Secondly, it's so strange that we should come upon one another just when I start working on the genealogy of my step-mother, who is from Mexico. As I was looking at the 1930 Census, I didn't realize that the country had just come off this difficult time. (I have no excuse – I have two books of Mexican history on my bedside table that I need to read before I truly get started!)

    Thanks for bringing this to life. Like many of us genealogists, I suspect that we remember stories much better when they are told in narrative form. I'll certainly never forget and now want to know more about the Cristeros! Thank you for awakening a new interest!

  3. I agree, Jennifer – what a coincidence that we each read the other's blogs at the same time – amazing!

    There is so much to learn that doesn't appear in the history books. Fortunately, more information surfaces every day. If you're interested in learning more about the Cristeros, you might want to watch "For Greater Glory," a movie that came out last year and portrays the struggle beautifully and poignantly.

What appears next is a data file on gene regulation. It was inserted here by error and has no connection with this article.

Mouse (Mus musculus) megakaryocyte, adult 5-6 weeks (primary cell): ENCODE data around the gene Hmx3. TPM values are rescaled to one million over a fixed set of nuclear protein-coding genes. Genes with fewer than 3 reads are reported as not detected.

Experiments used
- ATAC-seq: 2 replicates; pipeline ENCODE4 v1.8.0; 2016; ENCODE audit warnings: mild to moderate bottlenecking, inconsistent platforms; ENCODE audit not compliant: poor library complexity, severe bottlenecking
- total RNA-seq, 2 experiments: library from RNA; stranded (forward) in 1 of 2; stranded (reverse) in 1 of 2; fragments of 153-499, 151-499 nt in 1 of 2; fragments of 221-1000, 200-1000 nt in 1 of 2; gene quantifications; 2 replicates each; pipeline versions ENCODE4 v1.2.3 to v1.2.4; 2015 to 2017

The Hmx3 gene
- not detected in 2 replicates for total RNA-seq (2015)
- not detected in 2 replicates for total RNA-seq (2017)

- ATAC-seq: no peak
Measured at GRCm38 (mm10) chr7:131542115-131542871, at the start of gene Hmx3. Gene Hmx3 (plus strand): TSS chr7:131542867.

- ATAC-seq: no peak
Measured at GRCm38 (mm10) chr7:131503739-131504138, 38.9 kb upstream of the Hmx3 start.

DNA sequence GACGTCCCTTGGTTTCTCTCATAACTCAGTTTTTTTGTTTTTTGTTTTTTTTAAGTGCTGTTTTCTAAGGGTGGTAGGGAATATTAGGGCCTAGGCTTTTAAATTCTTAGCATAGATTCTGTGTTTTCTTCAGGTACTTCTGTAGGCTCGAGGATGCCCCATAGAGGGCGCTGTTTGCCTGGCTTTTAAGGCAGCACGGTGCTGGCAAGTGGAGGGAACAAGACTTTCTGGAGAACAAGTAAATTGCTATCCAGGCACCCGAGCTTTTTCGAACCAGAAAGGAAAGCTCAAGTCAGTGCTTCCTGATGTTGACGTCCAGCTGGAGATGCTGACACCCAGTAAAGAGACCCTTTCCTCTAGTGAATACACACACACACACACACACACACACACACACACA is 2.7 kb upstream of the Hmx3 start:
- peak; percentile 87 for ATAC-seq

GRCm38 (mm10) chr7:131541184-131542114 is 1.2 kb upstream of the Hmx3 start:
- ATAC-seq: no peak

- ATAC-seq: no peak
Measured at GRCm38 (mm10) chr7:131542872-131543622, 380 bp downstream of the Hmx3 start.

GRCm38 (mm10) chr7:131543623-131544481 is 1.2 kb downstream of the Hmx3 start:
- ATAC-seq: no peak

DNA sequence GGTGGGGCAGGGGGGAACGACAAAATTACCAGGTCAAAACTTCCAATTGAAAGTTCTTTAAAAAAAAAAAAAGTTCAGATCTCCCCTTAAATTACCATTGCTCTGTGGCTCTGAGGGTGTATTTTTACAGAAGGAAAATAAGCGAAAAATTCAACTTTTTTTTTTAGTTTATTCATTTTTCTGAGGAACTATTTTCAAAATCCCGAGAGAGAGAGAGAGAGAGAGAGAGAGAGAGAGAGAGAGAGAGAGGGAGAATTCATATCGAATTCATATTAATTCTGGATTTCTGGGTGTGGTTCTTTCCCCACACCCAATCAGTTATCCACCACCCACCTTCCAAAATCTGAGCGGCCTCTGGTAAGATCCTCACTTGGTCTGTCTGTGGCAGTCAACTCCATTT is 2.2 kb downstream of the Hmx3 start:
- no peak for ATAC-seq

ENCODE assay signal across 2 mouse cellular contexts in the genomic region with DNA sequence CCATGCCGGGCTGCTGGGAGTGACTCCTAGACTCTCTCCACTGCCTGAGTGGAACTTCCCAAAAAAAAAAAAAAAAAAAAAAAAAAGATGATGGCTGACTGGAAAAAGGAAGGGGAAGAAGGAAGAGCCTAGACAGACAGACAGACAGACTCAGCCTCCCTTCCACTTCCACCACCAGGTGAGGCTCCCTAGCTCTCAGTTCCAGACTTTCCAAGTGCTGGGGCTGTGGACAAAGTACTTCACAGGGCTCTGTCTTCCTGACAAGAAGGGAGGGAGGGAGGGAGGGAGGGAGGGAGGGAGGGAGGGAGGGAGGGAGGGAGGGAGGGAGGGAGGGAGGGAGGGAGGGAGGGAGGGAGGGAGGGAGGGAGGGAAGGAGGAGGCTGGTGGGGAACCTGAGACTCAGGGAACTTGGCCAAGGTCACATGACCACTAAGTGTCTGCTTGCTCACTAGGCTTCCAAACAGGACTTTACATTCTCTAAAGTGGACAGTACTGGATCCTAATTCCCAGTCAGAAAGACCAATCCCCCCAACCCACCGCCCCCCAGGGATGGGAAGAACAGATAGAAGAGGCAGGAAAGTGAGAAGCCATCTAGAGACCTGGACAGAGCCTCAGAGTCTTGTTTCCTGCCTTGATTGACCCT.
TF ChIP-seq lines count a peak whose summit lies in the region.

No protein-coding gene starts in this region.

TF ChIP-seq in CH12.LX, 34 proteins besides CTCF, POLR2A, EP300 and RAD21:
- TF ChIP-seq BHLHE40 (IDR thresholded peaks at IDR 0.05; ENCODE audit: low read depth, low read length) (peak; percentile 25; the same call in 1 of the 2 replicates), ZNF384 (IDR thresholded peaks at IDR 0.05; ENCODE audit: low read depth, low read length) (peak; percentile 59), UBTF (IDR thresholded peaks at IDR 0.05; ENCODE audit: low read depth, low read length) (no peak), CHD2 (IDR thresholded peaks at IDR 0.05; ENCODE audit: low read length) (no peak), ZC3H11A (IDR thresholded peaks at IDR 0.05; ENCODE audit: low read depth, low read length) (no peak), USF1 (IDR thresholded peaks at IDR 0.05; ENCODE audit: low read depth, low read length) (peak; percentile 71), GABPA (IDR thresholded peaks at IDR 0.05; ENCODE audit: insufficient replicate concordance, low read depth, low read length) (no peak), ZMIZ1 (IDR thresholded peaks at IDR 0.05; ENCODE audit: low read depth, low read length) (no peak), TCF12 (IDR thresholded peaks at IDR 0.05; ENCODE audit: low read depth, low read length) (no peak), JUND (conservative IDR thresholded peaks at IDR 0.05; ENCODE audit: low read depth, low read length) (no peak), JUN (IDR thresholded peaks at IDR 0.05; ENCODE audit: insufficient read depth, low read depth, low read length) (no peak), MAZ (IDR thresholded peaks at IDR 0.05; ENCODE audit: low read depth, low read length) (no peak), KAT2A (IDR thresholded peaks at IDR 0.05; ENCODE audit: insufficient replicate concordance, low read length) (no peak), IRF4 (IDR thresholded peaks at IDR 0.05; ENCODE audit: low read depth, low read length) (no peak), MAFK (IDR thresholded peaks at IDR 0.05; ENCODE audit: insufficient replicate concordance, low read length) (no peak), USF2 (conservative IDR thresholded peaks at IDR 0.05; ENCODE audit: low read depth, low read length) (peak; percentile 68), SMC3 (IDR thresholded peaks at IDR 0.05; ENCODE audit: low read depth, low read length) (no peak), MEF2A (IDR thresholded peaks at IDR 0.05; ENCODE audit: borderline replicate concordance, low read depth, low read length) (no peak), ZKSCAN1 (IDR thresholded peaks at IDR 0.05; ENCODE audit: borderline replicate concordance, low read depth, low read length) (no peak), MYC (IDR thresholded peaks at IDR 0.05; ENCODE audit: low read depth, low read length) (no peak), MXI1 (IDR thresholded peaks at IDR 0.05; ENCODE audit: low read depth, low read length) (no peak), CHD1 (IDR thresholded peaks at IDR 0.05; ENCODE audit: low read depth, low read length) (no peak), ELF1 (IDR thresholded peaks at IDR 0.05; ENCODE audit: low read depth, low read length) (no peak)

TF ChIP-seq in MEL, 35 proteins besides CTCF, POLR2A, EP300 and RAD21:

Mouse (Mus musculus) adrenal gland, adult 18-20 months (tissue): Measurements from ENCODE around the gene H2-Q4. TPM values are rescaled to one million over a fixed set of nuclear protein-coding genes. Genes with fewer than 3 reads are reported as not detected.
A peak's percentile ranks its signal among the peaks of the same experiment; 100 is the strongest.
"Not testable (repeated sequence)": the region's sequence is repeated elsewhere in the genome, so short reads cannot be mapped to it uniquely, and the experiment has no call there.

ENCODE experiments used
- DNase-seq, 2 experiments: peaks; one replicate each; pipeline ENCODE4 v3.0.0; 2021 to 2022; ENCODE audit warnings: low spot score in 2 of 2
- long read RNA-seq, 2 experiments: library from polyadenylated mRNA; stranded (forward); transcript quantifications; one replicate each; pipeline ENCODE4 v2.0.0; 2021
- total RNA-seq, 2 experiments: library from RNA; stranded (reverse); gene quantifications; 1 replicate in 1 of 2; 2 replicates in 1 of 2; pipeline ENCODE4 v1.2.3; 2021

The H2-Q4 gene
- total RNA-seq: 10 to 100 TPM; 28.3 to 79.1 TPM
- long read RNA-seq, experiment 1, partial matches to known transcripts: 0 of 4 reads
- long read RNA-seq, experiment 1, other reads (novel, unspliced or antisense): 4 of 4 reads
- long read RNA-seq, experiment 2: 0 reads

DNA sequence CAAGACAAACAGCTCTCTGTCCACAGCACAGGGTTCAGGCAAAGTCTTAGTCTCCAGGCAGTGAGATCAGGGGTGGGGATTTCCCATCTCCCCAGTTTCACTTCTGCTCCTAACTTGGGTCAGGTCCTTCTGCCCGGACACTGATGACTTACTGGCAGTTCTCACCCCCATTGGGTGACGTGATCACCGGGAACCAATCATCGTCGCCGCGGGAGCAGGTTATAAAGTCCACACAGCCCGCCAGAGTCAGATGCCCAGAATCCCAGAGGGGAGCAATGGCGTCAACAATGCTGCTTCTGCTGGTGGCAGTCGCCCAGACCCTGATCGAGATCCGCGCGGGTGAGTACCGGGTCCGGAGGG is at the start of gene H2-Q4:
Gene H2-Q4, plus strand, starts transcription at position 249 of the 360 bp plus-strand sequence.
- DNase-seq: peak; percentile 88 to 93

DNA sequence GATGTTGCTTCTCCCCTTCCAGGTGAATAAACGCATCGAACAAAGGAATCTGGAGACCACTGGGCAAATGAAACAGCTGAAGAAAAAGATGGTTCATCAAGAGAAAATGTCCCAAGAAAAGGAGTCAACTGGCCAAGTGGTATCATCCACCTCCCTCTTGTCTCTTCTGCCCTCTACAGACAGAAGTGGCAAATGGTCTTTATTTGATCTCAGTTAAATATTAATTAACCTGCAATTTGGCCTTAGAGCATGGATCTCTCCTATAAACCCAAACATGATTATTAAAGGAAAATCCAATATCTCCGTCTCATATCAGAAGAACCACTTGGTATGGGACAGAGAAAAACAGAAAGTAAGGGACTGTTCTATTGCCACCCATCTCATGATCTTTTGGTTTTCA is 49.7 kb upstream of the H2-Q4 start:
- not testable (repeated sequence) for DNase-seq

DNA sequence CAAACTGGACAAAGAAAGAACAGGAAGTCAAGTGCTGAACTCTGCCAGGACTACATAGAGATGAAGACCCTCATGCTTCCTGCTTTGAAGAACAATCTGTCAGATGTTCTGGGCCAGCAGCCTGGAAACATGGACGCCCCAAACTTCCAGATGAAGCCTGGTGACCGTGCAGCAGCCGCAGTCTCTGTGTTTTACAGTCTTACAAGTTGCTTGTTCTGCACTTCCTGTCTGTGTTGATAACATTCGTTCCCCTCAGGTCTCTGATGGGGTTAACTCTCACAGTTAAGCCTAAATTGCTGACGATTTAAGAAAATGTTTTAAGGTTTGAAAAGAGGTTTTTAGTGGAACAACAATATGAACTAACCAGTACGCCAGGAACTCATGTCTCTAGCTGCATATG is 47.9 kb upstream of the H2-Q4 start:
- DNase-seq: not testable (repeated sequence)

Also, Lisa of the Smallest Leaf blog, has written an excellent post, "Mexico's Forgotten Pain: The Persecution of Catholics and the Cristero War," in The Catholic Gene. I highly recommend it. I've linked to it in my story above, but you can also access it at http://catholicgene.wordpress.com/2012/05/27/mexicos-forgotten-history-the-persecution-of-catholics-and-the-cristero-war/

    Have fun researching your step-mom's ancestry!

  4. Coming from you, Lisa, that is quite a compliment. I agree with you and hope articles such as this and your own will spur more people to learn about this sad episode in Mexico's history. We have so much to learn from it.

Leave a Reply

Your email address will not be published. Required fields are marked *